TST spoke to John Crow, aka John Constable, about the Cross Bones Graveyard in London. The graveyard is situated at Redcross Way in Southwark, the west bank of the Thames and in medieval times it was known as the Stewes on Bankside because of the prostitution trade going on there, which was regulated by the church at the time. The women could ply their trade under the protection of the bishop.
It has been there since the 12th century and was used until its closure in 1853.
It was a graveyard for the outcast, the site itself was unconsecrated and it was also known as the ‘single woman’s graveyard’ because many of the prostitutes of that area were buried there along with the poor classes.
Over the centuries it was a known site for body snatchers who would sell the bodies to doctors and teachers. When the site was excavated in the 1990’s, over a thousand bodies were found to be buried there.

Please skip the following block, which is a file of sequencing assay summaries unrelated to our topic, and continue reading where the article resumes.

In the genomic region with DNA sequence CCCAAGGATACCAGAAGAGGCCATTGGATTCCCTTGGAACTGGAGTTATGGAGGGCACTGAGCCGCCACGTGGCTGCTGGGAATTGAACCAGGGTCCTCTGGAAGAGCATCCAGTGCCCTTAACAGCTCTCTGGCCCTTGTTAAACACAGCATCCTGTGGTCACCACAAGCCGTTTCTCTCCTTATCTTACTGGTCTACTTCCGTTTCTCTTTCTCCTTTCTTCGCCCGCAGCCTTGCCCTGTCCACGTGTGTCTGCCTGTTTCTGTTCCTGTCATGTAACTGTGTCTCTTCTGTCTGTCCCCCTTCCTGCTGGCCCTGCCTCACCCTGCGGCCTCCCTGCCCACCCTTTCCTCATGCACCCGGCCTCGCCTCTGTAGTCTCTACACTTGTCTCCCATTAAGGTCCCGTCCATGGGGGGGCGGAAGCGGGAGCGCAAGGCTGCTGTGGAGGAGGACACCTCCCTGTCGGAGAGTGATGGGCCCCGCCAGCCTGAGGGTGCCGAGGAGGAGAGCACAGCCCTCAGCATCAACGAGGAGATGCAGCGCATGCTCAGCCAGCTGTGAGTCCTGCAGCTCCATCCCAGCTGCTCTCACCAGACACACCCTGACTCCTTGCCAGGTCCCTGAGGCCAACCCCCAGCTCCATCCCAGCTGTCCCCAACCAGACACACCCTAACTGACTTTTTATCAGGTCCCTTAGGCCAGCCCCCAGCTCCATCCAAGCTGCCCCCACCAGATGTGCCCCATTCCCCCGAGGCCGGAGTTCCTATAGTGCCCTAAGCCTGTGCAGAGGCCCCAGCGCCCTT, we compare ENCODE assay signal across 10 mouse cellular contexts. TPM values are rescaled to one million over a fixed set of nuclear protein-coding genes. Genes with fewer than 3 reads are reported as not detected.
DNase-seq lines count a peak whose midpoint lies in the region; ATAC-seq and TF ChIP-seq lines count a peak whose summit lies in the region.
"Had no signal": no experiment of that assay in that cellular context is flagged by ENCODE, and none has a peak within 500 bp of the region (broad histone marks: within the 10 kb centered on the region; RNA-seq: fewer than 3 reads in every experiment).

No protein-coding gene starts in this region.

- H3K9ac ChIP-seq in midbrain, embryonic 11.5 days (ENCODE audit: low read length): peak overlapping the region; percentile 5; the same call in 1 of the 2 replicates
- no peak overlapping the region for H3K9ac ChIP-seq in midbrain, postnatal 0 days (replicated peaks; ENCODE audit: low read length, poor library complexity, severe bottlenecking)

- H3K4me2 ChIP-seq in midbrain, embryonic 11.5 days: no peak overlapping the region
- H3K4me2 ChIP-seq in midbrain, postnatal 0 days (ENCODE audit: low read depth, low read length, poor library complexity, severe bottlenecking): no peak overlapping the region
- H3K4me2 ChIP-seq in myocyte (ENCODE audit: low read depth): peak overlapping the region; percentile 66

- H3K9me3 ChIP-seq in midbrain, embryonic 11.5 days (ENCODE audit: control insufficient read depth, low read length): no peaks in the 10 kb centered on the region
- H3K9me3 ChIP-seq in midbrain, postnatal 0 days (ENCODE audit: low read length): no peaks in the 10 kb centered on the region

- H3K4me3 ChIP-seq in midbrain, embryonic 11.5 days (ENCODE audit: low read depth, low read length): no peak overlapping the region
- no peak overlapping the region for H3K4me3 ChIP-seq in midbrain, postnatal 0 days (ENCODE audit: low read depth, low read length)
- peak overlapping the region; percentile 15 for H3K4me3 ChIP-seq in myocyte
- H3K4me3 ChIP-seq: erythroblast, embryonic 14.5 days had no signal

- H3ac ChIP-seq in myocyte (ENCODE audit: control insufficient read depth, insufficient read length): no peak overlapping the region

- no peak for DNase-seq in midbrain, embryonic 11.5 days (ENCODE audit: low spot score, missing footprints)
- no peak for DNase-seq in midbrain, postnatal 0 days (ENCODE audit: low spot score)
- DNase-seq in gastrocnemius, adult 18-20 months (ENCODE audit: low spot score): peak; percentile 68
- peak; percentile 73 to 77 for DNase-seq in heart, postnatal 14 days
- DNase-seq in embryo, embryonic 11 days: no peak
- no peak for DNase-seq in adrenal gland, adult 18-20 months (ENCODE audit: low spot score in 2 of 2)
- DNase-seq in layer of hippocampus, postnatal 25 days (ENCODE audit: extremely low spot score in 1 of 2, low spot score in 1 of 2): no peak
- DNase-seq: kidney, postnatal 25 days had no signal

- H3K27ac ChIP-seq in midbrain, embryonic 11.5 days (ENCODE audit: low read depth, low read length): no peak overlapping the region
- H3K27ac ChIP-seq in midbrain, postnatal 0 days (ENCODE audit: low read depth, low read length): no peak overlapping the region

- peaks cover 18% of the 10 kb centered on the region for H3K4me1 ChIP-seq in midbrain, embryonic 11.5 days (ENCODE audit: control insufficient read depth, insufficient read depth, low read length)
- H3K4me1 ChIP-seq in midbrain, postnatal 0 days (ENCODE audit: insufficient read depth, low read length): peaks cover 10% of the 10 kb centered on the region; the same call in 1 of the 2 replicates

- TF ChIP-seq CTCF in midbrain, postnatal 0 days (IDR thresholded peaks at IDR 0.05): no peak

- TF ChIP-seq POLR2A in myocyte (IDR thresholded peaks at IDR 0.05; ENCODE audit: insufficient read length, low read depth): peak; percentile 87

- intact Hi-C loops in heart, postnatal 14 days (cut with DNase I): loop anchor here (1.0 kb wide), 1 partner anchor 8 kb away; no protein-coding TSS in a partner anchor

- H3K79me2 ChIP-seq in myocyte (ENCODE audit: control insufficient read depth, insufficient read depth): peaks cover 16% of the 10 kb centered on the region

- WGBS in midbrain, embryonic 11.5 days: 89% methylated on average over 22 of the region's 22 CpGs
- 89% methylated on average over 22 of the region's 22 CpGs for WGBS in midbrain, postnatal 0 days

John Constable was inspired by a vision of a goose to write the ‘The Southwark Mysteries’, a drama inspired by the medieval mystery plays.
‘The Friends of Cross Bones’ is a group dedicated to maintaining the memorial garden which is now on this site. It is a dedicated garden of remembrance to all the paupers and prostitutes buried there. A vigil is held there on the 23rd of every month to remember the outcast, the dead and the living.
You can find out more about Cross Bones Graveyard at